Despite all the hype and arm waving on this run it is not the killer creek that people keep making it out to be. We used to clean the trees out and it is hard and dangerous like any other class V but it is not any worse.
Put-in is about 2300 feet.
Takeout elevation about 2000 feet.
Most of that gradient drops in less than two miles between the campground above Coleman River and Coleman River Junction.
There are some nasty and dangerous drops on this river. Lots of undercuts. None of the drops are particularly huge. Nothing over about 8 feet tall, but this stretch is considerably more dangerous than the gorge downstream. Almost every drop contains a sieve or an undercut. If thats not enough there is a lot of really badly placed wood throughout the run.
The good news is that this run is roadside. The bad news is that lots of very good boaters have walked off this run. There are steeper rivers and there are harder rivers, this one is just dangerous. Something not unlike the Lower Meadow or Deckers in West Virginia. Be careful.
The run is very flashy. It goes up fast, and drops almost as fast. Don't expect it to hold its water longer than a day or two. Getting on the Upper Tallulah while its going up has led to some epic runs, and some destroyed gear.Here is one account circa January of 1999. The names have been changed to protect the guilty.
"Figured you'll hear about it soon enough, so I thought I'd put in in writing so everyone gets the same story...
Rusty, Clint, Kevin, and I were paddling the upper Talullah with Rodwell's friend Chad and Chad's friend Jason. We were scouting most rapids, as the water was fairly high and the lines were getting more difficult as we worked our way toward the takeout. We scouted a long continuous stretch of 4ish stuff that was starting to look 5ish in some places because of the narrow lines, pushy water, lodged logs, sieves, and undercut rocks (just about runs the gamut of undesirable elements).
When most of the party had run down, Rusty and I picked a line and Jason decided he would follow. Both Rusty and I had clean runs to the midpoint and eddied out. Kevin was still there, but the others had gone further down. I looked back up to wait for Jason and noticed he was having trouble in a particularly narrow slot we weren't even sure we'd fit through initially. I yelled to Russ and Kevin to hang out, Jason might be having trouble. When I looked back up, he was still in the same spot, seemed broached, and was bracing strenuously, like he was trying to keep his head up and was having trouble doing it.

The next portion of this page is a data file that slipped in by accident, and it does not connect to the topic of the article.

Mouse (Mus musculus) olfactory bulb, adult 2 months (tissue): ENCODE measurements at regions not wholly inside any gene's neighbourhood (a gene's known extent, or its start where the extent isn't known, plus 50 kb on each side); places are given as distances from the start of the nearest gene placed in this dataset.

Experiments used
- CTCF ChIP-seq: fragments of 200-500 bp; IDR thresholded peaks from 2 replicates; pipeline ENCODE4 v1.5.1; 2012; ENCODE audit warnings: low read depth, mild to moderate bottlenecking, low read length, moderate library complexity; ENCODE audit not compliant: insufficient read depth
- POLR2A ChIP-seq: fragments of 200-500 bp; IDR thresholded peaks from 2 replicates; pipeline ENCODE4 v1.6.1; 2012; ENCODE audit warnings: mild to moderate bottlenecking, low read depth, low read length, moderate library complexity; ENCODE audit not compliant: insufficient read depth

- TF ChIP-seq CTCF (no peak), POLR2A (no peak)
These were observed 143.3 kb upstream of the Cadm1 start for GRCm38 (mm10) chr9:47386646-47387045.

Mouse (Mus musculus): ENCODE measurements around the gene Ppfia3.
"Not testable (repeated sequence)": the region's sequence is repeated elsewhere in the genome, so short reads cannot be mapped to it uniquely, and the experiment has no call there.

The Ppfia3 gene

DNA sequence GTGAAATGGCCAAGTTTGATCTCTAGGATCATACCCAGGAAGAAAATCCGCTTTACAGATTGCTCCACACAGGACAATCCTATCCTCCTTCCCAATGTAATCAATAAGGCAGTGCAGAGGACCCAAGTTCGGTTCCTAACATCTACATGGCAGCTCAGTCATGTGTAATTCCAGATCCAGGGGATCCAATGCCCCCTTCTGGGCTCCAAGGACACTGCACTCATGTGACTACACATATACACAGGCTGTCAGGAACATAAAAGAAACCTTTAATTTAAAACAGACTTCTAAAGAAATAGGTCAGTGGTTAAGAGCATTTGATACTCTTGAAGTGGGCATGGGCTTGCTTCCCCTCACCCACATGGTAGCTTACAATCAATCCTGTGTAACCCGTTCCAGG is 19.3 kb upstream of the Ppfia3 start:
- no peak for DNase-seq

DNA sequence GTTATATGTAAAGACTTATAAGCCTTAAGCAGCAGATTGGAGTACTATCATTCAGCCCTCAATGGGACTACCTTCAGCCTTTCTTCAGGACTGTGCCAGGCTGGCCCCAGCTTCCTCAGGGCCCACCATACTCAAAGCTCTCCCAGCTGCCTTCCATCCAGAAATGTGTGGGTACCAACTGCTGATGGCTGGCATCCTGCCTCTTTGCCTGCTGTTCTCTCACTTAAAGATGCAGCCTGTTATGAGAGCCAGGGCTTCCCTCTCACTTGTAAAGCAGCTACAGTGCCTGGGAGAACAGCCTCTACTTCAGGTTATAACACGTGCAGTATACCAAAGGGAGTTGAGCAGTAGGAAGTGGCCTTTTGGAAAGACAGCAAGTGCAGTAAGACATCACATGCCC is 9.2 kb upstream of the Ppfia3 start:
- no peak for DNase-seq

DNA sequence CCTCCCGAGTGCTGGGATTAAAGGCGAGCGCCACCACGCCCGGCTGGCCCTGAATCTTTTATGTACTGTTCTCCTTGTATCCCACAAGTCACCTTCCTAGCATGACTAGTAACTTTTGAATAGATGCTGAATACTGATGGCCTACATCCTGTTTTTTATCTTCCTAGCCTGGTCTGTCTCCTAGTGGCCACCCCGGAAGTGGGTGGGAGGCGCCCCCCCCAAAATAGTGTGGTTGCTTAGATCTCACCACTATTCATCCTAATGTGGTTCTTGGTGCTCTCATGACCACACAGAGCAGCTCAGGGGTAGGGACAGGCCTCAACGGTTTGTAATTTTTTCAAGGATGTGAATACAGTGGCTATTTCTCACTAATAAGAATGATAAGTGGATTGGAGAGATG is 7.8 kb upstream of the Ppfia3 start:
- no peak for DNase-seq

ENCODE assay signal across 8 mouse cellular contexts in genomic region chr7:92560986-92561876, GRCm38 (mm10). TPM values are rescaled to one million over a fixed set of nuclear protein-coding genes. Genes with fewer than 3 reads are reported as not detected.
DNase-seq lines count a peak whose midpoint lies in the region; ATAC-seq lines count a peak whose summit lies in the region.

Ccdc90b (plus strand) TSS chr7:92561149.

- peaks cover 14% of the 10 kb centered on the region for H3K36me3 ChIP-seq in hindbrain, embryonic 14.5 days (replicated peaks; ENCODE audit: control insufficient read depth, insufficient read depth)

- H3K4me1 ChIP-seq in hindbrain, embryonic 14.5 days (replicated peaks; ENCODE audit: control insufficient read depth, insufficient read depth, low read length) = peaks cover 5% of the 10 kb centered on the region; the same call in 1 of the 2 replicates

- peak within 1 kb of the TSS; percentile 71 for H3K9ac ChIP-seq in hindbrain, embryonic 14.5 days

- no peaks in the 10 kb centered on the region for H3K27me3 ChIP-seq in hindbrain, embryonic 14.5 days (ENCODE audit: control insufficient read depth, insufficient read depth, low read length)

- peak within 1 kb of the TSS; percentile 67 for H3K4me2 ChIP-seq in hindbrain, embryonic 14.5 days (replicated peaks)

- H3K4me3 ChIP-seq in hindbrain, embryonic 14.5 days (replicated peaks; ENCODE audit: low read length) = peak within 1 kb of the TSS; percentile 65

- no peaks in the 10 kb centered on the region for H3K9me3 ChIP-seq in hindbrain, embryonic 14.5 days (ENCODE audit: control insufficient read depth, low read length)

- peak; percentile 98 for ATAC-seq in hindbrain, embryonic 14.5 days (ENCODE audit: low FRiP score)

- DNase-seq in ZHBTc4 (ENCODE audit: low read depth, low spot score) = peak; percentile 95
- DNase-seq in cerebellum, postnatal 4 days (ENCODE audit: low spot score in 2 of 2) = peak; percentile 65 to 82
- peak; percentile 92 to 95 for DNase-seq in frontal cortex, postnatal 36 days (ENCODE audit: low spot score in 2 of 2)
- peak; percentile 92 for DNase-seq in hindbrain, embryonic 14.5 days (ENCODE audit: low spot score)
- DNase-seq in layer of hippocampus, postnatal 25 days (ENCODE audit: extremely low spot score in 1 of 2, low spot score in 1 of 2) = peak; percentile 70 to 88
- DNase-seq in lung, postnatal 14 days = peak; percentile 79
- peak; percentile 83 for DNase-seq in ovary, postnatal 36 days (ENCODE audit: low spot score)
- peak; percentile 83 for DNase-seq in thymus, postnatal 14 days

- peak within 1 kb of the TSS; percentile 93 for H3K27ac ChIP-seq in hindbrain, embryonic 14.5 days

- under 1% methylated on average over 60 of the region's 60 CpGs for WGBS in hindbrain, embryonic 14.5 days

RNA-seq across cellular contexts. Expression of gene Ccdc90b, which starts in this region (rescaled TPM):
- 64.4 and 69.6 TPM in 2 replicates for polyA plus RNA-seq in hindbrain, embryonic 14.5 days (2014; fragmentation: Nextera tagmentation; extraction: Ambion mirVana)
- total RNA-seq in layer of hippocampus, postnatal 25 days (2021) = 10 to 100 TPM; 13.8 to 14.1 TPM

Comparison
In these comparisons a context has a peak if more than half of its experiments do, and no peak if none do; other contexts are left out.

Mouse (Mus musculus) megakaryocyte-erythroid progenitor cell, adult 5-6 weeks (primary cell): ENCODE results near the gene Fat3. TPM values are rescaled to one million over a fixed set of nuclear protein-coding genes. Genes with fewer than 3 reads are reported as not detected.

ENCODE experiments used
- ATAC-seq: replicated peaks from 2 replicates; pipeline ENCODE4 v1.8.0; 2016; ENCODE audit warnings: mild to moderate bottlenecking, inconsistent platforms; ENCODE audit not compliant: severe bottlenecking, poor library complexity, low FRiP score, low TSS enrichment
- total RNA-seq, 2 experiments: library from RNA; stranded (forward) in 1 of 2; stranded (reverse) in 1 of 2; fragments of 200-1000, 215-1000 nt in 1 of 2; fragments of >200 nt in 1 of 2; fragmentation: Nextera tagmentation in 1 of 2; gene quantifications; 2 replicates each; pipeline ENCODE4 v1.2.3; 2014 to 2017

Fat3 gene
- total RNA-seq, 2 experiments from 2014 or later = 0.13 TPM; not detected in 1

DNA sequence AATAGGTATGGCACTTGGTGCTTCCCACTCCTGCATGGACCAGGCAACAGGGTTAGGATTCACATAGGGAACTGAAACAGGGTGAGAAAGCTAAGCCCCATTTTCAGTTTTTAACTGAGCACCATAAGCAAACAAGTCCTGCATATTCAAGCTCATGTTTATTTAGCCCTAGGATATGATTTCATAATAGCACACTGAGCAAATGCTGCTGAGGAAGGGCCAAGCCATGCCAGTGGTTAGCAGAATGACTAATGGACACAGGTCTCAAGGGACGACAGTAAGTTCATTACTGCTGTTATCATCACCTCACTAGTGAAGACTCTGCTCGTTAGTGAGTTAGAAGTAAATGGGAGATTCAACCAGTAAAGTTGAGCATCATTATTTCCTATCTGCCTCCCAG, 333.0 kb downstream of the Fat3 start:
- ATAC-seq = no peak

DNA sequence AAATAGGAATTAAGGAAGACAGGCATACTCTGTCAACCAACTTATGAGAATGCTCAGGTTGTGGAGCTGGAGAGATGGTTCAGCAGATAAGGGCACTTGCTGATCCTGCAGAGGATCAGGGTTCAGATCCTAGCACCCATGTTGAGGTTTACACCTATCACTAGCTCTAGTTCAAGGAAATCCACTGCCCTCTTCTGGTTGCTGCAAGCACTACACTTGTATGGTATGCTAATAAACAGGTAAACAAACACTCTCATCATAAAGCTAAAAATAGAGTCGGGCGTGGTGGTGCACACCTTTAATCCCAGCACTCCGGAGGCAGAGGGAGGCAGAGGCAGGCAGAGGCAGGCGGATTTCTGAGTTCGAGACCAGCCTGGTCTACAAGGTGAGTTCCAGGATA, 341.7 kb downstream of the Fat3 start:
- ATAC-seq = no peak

I shouted that he was in trouble, and we all headed for the shore. As we ran back up the road, I noticed his paddle floating past us and knew he was probably out of the boat. "This was no place to be out of your boat" would be a terrible understatement. As we approached the pin spot, there was no sign of Jason. His boat was floating upside down in what appeared to be a recirculating eddy, but he wasn't in the eddy or on the shore. The middle of the stream was blocked by a house sized boulder that was surely undercut (and we won't even talk about the left line), so we started worrying that he was in there somewhere. I kept looking downstream to see if he'd swum past us and we just hadn't seen him, when I saw him surface in the eddy below the rock, about 10-12 feet downstream and floating face down.
We thought he was out, but he pushed his head up high enough for one breath and put his face back down in the water. I hit him with a rope, but wasn't sure he'd be able to hold onto it. He let it float beside him for a short distance and entering the water began to look like the only option, but he rolled over and grabbed the rope and I swung him into shore. Rusty and I pulled him out of the water and up onto a flat spot on the bank. His eyes were open, but were pretty glazed over, and he was obviously still dazed. He panted for a few minutes and started coming back around. So here's what had happened...
The small recirculating eddy was not what we thought it was. It was a sort of toilet bowl that took anything too heavy to sit on the surface and flushed it down (we estimated from the time it took sticks to surface Rusty dropped into it) maybe 8-10 feet and spit them out somewhere below the rocks downstream. We had scooted over this phenomenon unaware, but Jason had apparently hit a rock on the approach drop and lost his momentum. The recirculating action of the eddy pinned him to the undercut and held him there. He tried bracing out but couldn't, and once he flipped, there was no option but to punch - he couldn't roll upstream because of the current, and he couldn't roll downstream because of the undercut.
When he punched out, he realized something was wrong. The water was pushing him straight down instead of downstream. He held onto the rock, but was sucked back into the water. He was pulled in until just his hand was above the water, holding onto the rock. At that point, he decided he couldn't pull himself out, so his only option was to let go and take his chances on getting washed through the flume. From the timing, I'm guessing he was letting go at just about the same time Rusty and I were scrambling down the bank.